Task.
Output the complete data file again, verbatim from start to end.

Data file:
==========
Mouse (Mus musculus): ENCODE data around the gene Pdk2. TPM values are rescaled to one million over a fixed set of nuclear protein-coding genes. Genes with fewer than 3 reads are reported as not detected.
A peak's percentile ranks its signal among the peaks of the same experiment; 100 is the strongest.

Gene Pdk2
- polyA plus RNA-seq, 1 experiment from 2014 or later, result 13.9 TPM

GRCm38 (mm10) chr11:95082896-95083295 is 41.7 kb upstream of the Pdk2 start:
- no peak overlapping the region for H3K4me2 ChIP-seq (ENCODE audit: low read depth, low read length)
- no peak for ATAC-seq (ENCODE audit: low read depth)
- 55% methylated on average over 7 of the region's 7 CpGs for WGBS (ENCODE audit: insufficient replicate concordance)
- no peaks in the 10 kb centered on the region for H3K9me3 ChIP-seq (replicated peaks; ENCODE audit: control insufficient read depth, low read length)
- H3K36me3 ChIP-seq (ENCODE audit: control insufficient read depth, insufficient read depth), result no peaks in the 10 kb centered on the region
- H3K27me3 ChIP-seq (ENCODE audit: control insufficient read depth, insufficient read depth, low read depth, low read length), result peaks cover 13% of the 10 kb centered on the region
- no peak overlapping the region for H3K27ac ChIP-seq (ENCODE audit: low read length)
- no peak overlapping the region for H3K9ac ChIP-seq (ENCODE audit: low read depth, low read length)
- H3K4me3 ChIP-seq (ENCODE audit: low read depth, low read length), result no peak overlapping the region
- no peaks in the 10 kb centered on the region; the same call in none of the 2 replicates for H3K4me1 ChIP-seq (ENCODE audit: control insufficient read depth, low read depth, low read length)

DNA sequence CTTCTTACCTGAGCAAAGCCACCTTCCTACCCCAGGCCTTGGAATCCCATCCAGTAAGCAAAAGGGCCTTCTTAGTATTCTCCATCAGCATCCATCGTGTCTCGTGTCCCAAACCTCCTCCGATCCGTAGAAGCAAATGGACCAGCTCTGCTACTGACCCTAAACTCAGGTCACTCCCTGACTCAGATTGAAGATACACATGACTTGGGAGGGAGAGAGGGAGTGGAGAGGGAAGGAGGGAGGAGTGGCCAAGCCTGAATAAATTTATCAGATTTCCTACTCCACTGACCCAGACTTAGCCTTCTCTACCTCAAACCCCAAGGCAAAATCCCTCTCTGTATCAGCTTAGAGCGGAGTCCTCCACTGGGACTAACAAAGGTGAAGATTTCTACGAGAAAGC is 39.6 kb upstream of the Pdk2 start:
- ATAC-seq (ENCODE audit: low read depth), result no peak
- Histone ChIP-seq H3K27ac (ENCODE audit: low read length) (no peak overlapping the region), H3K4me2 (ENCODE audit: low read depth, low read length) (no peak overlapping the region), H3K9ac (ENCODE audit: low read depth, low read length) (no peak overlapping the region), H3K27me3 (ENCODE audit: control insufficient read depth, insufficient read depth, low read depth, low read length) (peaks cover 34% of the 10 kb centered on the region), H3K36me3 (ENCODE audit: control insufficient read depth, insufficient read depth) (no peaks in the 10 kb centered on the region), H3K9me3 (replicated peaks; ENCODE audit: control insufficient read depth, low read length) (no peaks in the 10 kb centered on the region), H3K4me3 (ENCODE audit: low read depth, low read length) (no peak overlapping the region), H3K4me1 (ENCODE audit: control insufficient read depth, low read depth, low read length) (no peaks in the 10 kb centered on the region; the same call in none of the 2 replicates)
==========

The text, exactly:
Mouse (Mus musculus): ENCODE data around the gene Pdk2. TPM values are rescaled to one million over a fixed set of nuclear protein-coding genes. Genes with fewer than 3 reads are reported as not detected.
A peak's percentile ranks its signal among the peaks of the same experiment; 100 is the strongest.

Gene Pdk2
- polyA plus RNA-seq, 1 experiment from 2014 or later, result 13.9 TPM

GRCm38 (mm10) chr11:95082896-95083295 is 41.7 kb upstream of the Pdk2 start:
- no peak overlapping the region for H3K4me2 ChIP-seq (ENCODE audit: low read depth, low read length)
- no peak for ATAC-seq (ENCODE audit: low read depth)
- 55% methylated on average over 7 of the region's 7 CpGs for WGBS (ENCODE audit: insufficient replicate concordance)
- no peaks in the 10 kb centered on the region for H3K9me3 ChIP-seq (replicated peaks; ENCODE audit: control insufficient read depth, low read length)
- H3K36me3 ChIP-seq (ENCODE audit: control insufficient read depth, insufficient read depth), result no peaks in the 10 kb centered on the region
- H3K27me3 ChIP-seq (ENCODE audit: control insufficient read depth, insufficient read depth, low read depth, low read length), result peaks cover 13% of the 10 kb centered on the region
- no peak overlapping the region for H3K27ac ChIP-seq (ENCODE audit: low read length)
- no peak overlapping the region for H3K9ac ChIP-seq (ENCODE audit: low read depth, low read length)
- H3K4me3 ChIP-seq (ENCODE audit: low read depth, low read length), result no peak overlapping the region
- no peaks in the 10 kb centered on the region; the same call in none of the 2 replicates for H3K4me1 ChIP-seq (ENCODE audit: control insufficient read depth, low read depth, low read length)

DNA sequence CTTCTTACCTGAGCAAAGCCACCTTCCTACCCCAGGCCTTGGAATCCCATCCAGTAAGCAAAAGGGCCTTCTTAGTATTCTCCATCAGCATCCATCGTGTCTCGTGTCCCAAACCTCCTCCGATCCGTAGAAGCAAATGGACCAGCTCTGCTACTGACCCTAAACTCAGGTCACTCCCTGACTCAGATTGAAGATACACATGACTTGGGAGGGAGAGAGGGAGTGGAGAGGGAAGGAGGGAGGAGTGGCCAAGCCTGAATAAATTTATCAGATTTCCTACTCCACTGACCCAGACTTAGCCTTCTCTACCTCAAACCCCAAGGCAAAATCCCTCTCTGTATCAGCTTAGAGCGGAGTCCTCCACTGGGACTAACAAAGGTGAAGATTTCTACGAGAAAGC is 39.6 kb upstream of the Pdk2 start:
- ATAC-seq (ENCODE audit: low read depth), result no peak
- Histone ChIP-seq H3K27ac (ENCODE audit: low read length) (no peak overlapping the region), H3K4me2 (ENCODE audit: low read depth, low read length) (no peak overlapping the region), H3K9ac (ENCODE audit: low read depth, low read length) (no peak overlapping the region), H3K27me3 (ENCODE audit: control insufficient read depth, insufficient read depth, low read depth, low read length) (peaks cover 34% of the 10 kb centered on the region), H3K36me3 (ENCODE audit: control insufficient read depth, insufficient read depth) (no peaks in the 10 kb centered on the region), H3K9me3 (replicated peaks; ENCODE audit: control insufficient read depth, low read length) (no peaks in the 10 kb centered on the region), H3K4me3 (ENCODE audit: low read depth, low read length) (no peak overlapping the region), H3K4me1 (ENCODE audit: control insufficient read depth, low read depth, low read length) (no peaks in the 10 kb centered on the region; the same call in none of the 2 replicates)